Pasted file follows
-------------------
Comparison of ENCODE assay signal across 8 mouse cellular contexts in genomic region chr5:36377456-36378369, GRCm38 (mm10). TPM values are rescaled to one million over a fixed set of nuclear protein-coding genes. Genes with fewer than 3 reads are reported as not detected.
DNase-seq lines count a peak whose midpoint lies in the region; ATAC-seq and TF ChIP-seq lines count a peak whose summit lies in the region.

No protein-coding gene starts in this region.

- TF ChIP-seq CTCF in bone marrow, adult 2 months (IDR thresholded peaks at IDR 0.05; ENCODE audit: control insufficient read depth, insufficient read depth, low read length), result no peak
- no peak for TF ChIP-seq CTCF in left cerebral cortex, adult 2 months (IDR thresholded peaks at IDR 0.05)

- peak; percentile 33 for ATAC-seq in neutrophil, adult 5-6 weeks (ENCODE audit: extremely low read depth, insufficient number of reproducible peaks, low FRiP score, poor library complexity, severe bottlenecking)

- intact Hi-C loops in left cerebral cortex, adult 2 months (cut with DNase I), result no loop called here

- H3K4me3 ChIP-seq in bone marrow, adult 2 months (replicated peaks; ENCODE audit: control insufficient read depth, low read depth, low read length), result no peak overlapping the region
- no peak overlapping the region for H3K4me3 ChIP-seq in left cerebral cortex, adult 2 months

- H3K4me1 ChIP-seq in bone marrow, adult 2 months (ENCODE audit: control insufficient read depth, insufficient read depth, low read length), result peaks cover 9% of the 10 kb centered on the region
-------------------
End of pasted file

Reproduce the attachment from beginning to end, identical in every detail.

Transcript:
Comparison of ENCODE assay signal across 8 mouse cellular contexts in genomic region chr5:36377456-36378369, GRCm38 (mm10). TPM values are rescaled to one million over a fixed set of nuclear protein-coding genes. Genes with fewer than 3 reads are reported as not detected.
DNase-seq lines count a peak whose midpoint lies in the region; ATAC-seq and TF ChIP-seq lines count a peak whose summit lies in the region.

No protein-coding gene starts in this region.

- TF ChIP-seq CTCF in bone marrow, adult 2 months (IDR thresholded peaks at IDR 0.05; ENCODE audit: control insufficient read depth, insufficient read depth, low read length), result no peak
- no peak for TF ChIP-seq CTCF in left cerebral cortex, adult 2 months (IDR thresholded peaks at IDR 0.05)

- peak; percentile 33 for ATAC-seq in neutrophil, adult 5-6 weeks (ENCODE audit: extremely low read depth, insufficient number of reproducible peaks, low FRiP score, poor library complexity, severe bottlenecking)

- intact Hi-C loops in left cerebral cortex, adult 2 months (cut with DNase I), result no loop called here

- H3K4me3 ChIP-seq in bone marrow, adult 2 months (replicated peaks; ENCODE audit: control insufficient read depth, low read depth, low read length), result no peak overlapping the region
- no peak overlapping the region for H3K4me3 ChIP-seq in left cerebral cortex, adult 2 months

- H3K4me1 ChIP-seq in bone marrow, adult 2 months (ENCODE audit: control insufficient read depth, insufficient read depth, low read length), result peaks cover 9% of the 10 kb centered on the region